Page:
he may want something, and open the screen. I am going to lie down on
this sofa, and you are to stand close by the alcove and watch the
gentleman. If he should lift the screen, and I have fallen asleep, you
must waken me at once."

Marie wrapped herself in her shawl, and lay down on the leather couch.
Laczko took up his station as directed, close by the metal screen,
through which he peered from time to time.

But there was no danger of Marie falling asleep. She could not even keep
her eyes closed. Every few moments she would sit up and ask in a
cautious whisper:

"What is he doing now?"

"He is tossing from side to side."

This reply was repeated several times.

At last the answer came that the invalid was perfectly quiet, whereupon
Marie decided not to inquire again for an hour.

Suddenly she heard the lad say, in a trembling voice:

"I am dreadfully frightened."

"What of?" whispered Marie.

"The gentleman lies so still. He has n't stirred for a long time."

"He is asleep, I dare say."

"If he were sleeping his breast would rise and fall; but he is perfectly
still."

Marie rose, and hastened to the screen. The smoking wick in the
night-lamp near Cambray's head illumined his ghastly face. Marie had
already seen one such pallid countenance - that of the old servant Henry
when he lay dead on his bier.

She shuddered, and retreated with trembling limbs, drawing the lad with
her.

"You may light the candle now," she whispered; "then we will go back to
Lisette."

Laczko lighted the candle, then shouldered his gun, and preceded his
young mistress down the staircase to the lower story.

They had almost reached the door of Lisette's room when Marie, who had
been peering sharply ahead, stopped abruptly, and exclaimed in a
startled tone:

"There is a man!"

Even as she spoke a dark form stepped from a doorway into the corridor
in front of them. Marie retreated several steps; but her little escort
proved that he was made of sterner stuff. He placed himself valiantly in
front of his young mistress, laid his gun against his cheek, and aiming
directly for the stranger's breast, said, in a brave tone:

"Halt, or I will shoot you."

"That's my brave lad," commented the stranger. "But don't shoot. It is
I, your father."

"Don't come any nearer, I tell you!" responded the lad, threateningly.

"Why, I am not moving a muscle, lad; don't be foolish."

"What do you want here?" demanded Laczko. "I will not let you do any
harm to my mistress."

Here Marie, who had recovered from her alarm, came forward, and laid her
hand over her small defender's eyes.

"Take down your gun, Laczko," she commanded. Then turning to the
stranger asked: "What do you want, my good man?"

For answer the man merely pronounced a name:

"Sophie Botta."

Without an instant's hesitation, and although she shuddered
involuntarily when her eyes fell on the stranger's repulsive
countenance, the young girl went close to his side, and said calmly:

"What do you wish me to do?"

Satan Laczi held the thumb-ring toward her, and said:

"The person who wears this sent me to fetch you away from here. Are you
ready to come with me at once?"

"I am," replied Marie, who seemed unable to remove her eyes from the
hideously ugly face before her.

"My master," continued the ex-robber, "also bade me fetch a little steel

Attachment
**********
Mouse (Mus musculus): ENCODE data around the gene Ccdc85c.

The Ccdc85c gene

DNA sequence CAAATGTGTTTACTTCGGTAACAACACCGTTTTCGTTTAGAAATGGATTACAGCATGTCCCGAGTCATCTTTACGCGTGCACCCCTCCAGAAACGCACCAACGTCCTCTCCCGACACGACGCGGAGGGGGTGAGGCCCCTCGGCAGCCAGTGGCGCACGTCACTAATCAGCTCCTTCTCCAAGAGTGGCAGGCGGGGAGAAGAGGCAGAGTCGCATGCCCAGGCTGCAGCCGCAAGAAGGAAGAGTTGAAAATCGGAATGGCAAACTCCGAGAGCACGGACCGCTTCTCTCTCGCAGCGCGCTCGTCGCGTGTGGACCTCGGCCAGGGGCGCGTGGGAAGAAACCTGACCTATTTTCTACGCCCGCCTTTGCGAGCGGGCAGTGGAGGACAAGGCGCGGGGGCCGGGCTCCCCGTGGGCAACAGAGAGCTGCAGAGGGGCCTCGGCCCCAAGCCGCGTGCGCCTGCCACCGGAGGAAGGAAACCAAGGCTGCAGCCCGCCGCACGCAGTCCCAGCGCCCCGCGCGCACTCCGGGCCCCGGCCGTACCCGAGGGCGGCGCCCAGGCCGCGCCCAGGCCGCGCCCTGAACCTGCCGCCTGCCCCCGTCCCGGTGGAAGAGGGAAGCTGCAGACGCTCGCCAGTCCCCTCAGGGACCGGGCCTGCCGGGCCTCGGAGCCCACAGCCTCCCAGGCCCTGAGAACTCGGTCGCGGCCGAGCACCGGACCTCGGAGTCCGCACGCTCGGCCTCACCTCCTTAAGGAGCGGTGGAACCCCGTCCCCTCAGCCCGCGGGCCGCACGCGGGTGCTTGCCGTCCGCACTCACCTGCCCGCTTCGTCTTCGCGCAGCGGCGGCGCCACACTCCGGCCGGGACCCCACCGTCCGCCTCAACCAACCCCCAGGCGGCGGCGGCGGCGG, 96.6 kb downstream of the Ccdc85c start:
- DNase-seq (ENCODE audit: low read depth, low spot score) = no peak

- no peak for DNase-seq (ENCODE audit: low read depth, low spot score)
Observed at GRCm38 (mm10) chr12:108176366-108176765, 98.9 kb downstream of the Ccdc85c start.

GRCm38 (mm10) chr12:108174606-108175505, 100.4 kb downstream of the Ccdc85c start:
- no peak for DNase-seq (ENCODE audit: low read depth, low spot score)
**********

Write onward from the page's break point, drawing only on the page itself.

casket. Do you know where it is hidden?"

"The person who had it in her care has already taken it to your master,"
was Marie's response.

"Ah, she has taken it to him?" repeated Satan Laczi. "Then it is all
right. I know now what I have to do. My master bade me convey you to a
place of concealment; but my face is not exactly the sort to win
anybody's confidence. Besides, I know some one who can perform this
errand as well as I. The way to Raab is clear. Instead of taking you
there myself, my wife will go with you. I think you would rather have
her for a companion?"

"Yes, I think I would rather go with a woman," diplomatically assented
Marie.

"As an additional protection, take this little lad with you." Here the
ex-robber laid his hand on his son's shoulder, and looked proudly down
on him. "His heart is already in the right place. And then he is not a
wicked rascal like his father."

He was silent a moment, then added: "But I intend to reform. When my
master has spoken with the woman to whom he intrusted his treasures, and
if she has not betrayed him, then I know where he will be to-morrow. And
Satan Laczi will be there, too! Then I and my comrades will show them
what we can do. But come, we must make haste, and get on as far as
possible while the moon is shining."

"But I am not properly clad for a journey," interposed Marie.

"My wife brought a nice warm _bunda_ to wrap you in; it is in the
carriage out yonder," returned the ex-robber.

"One word first: you are acquainted with the man who made the metal
screen in my apartments. Could you see him?"

"He is in Count Vavel's service, and I can see him when I return to the
camp."

"Then tell him to come to the Nameless Castle at once. He understands
the secret spring of the screen, behind which he will find a dead man.
This man was a very good friend, and I want him properly buried."

"I will give Master Matyas your order."

Marie now took leave of the Nameless Castle, feeling that she would
never again come back to it. But she had not the courage to enter her
apartments again.

The four-horse coach waited at the park gate. Marie entered it, wrapped
the warm sheep-skin around her, and tied a cotton kerchief over her head
in peasant fashion. Satan Laczi's wife took a seat by her side; the
little Laczko climbed to the coachman's box, where he sat with his gun
between his knees. Then the coachman cracked his whip, and the vehicle
rattled down the road amid a cloud of dust. Satan Laczi looked after the
coach until it disappeared around a turn in the road. Then he blew a
shrill blast on his whistle, whereupon a number of wild-looking men,
each armed to the teeth, emerged from the shrubbery and came toward him.
Whispered orders were given, then the men in a body moved toward the
willow-copse on the shore of the lake. Here were two flatboats drawn up